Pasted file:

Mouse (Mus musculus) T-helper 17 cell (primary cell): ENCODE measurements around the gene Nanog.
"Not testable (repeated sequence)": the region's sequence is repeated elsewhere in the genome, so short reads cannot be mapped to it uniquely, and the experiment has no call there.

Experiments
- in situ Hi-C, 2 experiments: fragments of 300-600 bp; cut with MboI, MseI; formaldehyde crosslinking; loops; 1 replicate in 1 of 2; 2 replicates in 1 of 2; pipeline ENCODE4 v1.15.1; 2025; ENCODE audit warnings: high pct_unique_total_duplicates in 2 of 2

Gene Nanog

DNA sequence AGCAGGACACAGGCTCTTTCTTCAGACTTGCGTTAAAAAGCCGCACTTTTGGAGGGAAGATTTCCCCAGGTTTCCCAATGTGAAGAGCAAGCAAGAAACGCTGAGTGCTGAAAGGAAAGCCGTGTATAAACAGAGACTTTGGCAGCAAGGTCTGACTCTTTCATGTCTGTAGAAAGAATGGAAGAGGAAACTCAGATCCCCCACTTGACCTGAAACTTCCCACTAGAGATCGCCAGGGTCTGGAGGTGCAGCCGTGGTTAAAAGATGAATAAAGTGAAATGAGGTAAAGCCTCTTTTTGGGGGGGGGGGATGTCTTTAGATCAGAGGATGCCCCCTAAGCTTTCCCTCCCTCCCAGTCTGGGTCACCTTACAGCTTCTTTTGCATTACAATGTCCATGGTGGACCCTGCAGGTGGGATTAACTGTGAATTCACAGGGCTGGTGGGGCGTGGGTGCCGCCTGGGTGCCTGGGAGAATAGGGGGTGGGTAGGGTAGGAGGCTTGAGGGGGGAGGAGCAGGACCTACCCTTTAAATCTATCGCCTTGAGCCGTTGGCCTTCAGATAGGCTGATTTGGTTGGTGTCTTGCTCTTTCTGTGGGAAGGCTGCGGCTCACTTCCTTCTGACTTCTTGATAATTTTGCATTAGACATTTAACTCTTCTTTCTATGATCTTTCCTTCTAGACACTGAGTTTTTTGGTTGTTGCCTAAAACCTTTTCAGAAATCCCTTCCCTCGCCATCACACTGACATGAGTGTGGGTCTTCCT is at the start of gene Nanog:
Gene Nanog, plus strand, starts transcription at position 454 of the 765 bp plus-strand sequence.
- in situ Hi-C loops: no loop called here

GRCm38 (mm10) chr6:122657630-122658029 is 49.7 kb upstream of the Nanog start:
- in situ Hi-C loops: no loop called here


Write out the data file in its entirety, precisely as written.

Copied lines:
Mouse (Mus musculus) T-helper 17 cell (primary cell): ENCODE measurements around the gene Nanog.
"Not testable (repeated sequence)": the region's sequence is repeated elsewhere in the genome, so short reads cannot be mapped to it uniquely, and the experiment has no call there.

Experiments
- in situ Hi-C, 2 experiments: fragments of 300-600 bp; cut with MboI, MseI; formaldehyde crosslinking; loops; 1 replicate in 1 of 2; 2 replicates in 1 of 2; pipeline ENCODE4 v1.15.1; 2025; ENCODE audit warnings: high pct_unique_total_duplicates in 2 of 2

Gene Nanog

DNA sequence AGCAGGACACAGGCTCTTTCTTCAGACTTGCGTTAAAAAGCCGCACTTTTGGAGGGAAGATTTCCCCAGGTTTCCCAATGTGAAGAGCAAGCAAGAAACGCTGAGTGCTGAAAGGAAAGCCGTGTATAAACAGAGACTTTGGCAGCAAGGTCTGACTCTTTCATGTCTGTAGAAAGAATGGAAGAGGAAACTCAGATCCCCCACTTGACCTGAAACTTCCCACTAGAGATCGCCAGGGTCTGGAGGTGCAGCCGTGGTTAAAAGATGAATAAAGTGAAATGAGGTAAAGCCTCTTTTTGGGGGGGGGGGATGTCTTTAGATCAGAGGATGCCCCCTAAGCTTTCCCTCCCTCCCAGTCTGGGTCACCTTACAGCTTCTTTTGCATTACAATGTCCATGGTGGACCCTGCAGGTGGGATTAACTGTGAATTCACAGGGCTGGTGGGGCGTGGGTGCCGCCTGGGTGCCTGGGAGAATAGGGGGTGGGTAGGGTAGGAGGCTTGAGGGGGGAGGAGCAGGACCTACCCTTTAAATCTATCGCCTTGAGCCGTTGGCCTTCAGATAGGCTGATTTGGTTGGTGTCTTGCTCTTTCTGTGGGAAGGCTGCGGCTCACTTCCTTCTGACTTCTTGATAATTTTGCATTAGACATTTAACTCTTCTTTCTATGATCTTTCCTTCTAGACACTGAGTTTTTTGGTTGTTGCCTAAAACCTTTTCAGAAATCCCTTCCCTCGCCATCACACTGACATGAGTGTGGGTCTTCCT is at the start of gene Nanog:
Gene Nanog, plus strand, starts transcription at position 454 of the 765 bp plus-strand sequence.
- in situ Hi-C loops: no loop called here

GRCm38 (mm10) chr6:122657630-122658029 is 49.7 kb upstream of the Nanog start:
- in situ Hi-C loops: no loop called here